Farmers have been cutting Persimmon seeds open for countless years to find out how severe winter that year would be. The old weatherlore says that if you find a spoon inside when cutting open the seed, expect plenty of snow to shovel, but if you find a fork shape, winter will be mild. Johnathan Ray, the area guru say “When persimmon seeds are split in half, they reveal either a spoon, knife, or fork shape. A knife indicates a winter that will be very cold, a spoon (which looks like a shovel!) predicts lots of snow, and a fork says winter will be mild.” So, lets see if there is actually some science behind this predictor.

Science Behind:

These depictions shown on the inside of the seed are actually roots. So do the roots grow more in an exceptionally wet year? I cannot find any studies to confirm anything on these, so my science really ends here unfortunately. The only thing I can really find is that if its a spoon you will be shoveling snow lol. So this weatherlore is very unknown as far as science.


3. Abundance Of Acorns

Around Western North Carolina we have many oak trees, and folks around the area over the years have become accustom to equating the acorn crop to how severe winter will be. A friend tells me that “Old timers used to believe that if the shell on the acorns extended lower on the nut itself then it would be a harsh winter. (BlueRidgeFolklore).” So, a large crop or acorns with shells that extended lower on the nut itself would indicate that a harsh winter was on the way. Is the tree anticipating that the squirrels will need to hibernate longer, therefore they will need more nuts? Or is it simply a wet year and the Oak tree is capable of producing more nuts. Lets look into the Science.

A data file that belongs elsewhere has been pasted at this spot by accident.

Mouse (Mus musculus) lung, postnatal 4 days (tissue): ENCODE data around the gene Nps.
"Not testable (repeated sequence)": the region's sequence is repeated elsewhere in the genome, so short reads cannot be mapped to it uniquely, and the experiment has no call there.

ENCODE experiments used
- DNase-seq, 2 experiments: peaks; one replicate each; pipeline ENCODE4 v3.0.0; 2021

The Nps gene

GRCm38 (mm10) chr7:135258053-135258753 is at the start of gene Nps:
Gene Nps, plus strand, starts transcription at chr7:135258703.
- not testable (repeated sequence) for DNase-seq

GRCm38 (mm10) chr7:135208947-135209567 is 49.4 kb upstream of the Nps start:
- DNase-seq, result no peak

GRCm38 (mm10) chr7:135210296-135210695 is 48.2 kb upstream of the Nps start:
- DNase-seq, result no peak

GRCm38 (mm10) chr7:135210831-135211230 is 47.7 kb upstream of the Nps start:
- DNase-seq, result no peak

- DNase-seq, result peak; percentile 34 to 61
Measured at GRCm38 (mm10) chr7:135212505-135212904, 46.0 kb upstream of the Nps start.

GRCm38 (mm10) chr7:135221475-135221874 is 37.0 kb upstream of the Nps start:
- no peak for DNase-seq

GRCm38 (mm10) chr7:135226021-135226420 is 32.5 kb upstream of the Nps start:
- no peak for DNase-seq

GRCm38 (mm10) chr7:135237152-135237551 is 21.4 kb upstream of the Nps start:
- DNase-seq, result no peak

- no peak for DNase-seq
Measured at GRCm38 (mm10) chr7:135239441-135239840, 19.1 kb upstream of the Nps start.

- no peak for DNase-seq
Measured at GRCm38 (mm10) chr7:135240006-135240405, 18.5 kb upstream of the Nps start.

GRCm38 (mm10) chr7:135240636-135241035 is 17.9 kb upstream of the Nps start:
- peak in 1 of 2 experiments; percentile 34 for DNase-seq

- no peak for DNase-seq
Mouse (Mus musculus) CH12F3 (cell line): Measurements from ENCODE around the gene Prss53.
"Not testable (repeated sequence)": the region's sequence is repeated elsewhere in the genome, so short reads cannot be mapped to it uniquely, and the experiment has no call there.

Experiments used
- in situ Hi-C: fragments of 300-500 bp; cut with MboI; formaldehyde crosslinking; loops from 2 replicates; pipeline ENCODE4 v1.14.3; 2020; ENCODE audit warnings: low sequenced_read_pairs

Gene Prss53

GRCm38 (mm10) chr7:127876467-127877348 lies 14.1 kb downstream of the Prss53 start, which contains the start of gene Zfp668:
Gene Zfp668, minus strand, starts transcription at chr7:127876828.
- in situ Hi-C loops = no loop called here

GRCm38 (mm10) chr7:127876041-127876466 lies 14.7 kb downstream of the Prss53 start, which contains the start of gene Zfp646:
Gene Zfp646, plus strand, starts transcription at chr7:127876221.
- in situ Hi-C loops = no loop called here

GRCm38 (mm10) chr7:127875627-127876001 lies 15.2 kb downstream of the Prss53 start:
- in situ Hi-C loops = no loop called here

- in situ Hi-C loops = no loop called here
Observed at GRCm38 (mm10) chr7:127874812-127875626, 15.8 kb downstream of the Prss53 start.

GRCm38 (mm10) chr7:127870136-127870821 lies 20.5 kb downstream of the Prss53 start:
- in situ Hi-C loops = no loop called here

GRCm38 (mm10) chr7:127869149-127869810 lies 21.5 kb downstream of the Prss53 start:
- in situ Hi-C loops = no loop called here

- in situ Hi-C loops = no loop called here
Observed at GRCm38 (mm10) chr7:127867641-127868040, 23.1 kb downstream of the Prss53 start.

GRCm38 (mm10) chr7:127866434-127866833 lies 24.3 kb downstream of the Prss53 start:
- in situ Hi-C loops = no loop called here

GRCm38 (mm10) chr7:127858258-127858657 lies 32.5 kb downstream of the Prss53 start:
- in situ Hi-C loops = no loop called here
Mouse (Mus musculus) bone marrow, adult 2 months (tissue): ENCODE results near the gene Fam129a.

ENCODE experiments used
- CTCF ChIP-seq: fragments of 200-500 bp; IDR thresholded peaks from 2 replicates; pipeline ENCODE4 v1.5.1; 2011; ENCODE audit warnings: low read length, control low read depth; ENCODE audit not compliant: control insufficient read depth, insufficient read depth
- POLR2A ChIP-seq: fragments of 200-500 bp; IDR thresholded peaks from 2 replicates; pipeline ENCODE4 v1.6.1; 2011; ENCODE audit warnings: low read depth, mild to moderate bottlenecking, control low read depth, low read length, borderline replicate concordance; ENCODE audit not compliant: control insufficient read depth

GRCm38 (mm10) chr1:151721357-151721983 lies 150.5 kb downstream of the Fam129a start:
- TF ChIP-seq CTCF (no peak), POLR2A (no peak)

Science Behind

Oak trees will produce a larger crop of acorns during wet years. Like many of the other weatherlore, a wet year sometime precedes a harsh winter. So a likely correlation could be made.. but I have no science to back that up. Squirrels gathering nuts furiously could indicate that the squirrels sense a pressure drop, and are preparing for a storm. There is limited science to be found on this topic, but it seems to be one of the favorites.

2. Wooly Bear Caterpillar

Many Ashevillewx readers chimed in about the use of the Wooly Bear Caterpillar, and the burnt orange band thats present on its coat. There is actually a festival held every year in Vermilion, Ohio where a local weatherman come and reads the wooly worms. How awesome is that? They also celebrate the Woolly Worm in Banner Elk, NC! So, if you believe this weatherlore, you are not alone! The story goes, that apparently however long the burnt orange stripe is, indicates how long winter will last. The dark bands in the stripe can also be used to signify when snows will occur. I love the concept, but it seems a little farfetched.. so lets see if there is any science behind the method.